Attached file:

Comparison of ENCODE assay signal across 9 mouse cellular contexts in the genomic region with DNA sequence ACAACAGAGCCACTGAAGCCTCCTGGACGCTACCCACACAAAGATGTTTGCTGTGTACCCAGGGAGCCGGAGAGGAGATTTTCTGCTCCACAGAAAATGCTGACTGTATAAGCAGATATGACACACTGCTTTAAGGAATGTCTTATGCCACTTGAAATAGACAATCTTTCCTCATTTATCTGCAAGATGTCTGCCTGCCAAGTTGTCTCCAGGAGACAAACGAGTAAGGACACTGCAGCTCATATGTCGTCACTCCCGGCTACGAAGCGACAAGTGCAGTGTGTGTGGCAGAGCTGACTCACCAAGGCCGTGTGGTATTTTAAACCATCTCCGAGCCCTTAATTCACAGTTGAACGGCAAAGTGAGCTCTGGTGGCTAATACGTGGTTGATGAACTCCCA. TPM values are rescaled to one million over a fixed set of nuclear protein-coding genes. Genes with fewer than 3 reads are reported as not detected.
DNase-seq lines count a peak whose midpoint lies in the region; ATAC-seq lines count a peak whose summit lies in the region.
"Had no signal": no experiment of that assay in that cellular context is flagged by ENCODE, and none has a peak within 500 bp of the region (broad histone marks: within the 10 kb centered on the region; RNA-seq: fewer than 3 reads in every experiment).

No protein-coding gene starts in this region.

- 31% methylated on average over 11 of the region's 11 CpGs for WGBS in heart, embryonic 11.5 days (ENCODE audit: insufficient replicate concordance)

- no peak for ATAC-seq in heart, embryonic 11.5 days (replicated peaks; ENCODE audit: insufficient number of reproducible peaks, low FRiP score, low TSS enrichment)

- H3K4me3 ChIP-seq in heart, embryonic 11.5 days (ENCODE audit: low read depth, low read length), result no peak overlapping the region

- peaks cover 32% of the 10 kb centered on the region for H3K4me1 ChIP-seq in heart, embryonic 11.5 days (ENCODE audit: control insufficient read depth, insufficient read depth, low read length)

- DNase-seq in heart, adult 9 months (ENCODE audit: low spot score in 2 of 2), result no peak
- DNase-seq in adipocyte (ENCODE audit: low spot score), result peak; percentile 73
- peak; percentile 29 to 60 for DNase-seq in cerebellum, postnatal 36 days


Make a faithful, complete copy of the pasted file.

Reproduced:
Comparison of ENCODE assay signal across 9 mouse cellular contexts in the genomic region with DNA sequence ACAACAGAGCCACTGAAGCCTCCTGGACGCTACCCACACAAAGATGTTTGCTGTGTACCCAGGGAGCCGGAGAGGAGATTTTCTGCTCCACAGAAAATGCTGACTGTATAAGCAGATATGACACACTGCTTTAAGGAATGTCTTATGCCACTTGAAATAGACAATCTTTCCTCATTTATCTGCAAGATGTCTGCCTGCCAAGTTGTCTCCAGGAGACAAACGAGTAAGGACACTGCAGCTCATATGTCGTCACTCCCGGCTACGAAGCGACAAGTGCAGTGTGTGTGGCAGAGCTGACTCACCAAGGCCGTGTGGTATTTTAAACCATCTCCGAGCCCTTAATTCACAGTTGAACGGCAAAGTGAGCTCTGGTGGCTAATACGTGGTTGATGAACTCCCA. TPM values are rescaled to one million over a fixed set of nuclear protein-coding genes. Genes with fewer than 3 reads are reported as not detected.
DNase-seq lines count a peak whose midpoint lies in the region; ATAC-seq lines count a peak whose summit lies in the region.
"Had no signal": no experiment of that assay in that cellular context is flagged by ENCODE, and none has a peak within 500 bp of the region (broad histone marks: within the 10 kb centered on the region; RNA-seq: fewer than 3 reads in every experiment).

No protein-coding gene starts in this region.

- 31% methylated on average over 11 of the region's 11 CpGs for WGBS in heart, embryonic 11.5 days (ENCODE audit: insufficient replicate concordance)

- no peak for ATAC-seq in heart, embryonic 11.5 days (replicated peaks; ENCODE audit: insufficient number of reproducible peaks, low FRiP score, low TSS enrichment)

- H3K4me3 ChIP-seq in heart, embryonic 11.5 days (ENCODE audit: low read depth, low read length), result no peak overlapping the region

- peaks cover 32% of the 10 kb centered on the region for H3K4me1 ChIP-seq in heart, embryonic 11.5 days (ENCODE audit: control insufficient read depth, insufficient read depth, low read length)

- DNase-seq in heart, adult 9 months (ENCODE audit: low spot score in 2 of 2), result no peak
- DNase-seq in adipocyte (ENCODE audit: low spot score), result peak; percentile 73
- peak; percentile 29 to 60 for DNase-seq in cerebellum, postnatal 36 days